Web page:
What Matt Missed About Mitt (and Jon)

[Cross-posted to In Medias Res]

Matt Bowman, a Mormon blogger I know slightly (in the same way, I suppose, that just about all Mormon bloggers know each other at least “slightly”), has written a fine and thoughtful piece about the different “Mormonisms” of Mitt Romney and Jon Huntsman, the two members of my faith that are at present making noise about their interest in pursuing the Republican nomination for president next year. His basic thesis is that the differences between them in how they talk about and relate to others in the context of their religious beliefs, and consequently their differences in how they may potentially reach out to voters in the Republican primaries and then the general election, is greatly a function of their ages: that there is a “generation gap” between a Mormon who came of age in the mid-1960s (as Romney did), and the late 1970s (as Huntsman did), and that gap is meaningful. [Read more…]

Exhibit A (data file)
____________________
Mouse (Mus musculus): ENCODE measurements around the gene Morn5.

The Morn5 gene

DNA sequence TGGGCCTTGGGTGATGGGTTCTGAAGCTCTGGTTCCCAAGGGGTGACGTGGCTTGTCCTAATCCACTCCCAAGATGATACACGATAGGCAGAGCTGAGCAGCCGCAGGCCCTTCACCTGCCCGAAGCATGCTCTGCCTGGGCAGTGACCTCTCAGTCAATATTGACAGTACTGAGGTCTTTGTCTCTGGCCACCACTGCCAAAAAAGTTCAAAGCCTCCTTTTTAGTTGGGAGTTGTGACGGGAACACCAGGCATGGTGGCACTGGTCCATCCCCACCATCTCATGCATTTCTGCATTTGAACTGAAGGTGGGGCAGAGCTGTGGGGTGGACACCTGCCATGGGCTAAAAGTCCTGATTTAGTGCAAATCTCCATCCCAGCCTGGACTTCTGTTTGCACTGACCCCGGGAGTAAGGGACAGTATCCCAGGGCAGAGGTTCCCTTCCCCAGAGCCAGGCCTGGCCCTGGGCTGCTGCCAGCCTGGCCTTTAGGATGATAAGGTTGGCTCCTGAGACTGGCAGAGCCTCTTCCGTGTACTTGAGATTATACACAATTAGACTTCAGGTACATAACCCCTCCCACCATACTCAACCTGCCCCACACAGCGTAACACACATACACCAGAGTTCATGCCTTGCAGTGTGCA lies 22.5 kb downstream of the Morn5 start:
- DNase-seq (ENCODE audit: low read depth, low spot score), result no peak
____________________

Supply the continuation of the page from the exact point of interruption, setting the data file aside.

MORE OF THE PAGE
Do We Still Teach Homemaking?

The title of this post isn’t a snark; it’s an open question, about which I am genuinely curious. (I’m also giving a presentation on this topic next week at the Midwest Sunstone/Restoration Studies conference, so my ulterior motive is a fishing expedition for anecdotes from the Collected Saints of the Bloggernacle.) [Read more…]

Starting the Book of Mormon, All Over Again

[Cross-posted to In Medias Res]

Today, Monday, April 4, 2011, the Fox family finished reading the Book of Mormon together, a project we last began in August of 2006. Tomorrow, assuming we maintain our usual habits, we’ll be starting it once again. [Read more…]

An RM Reflects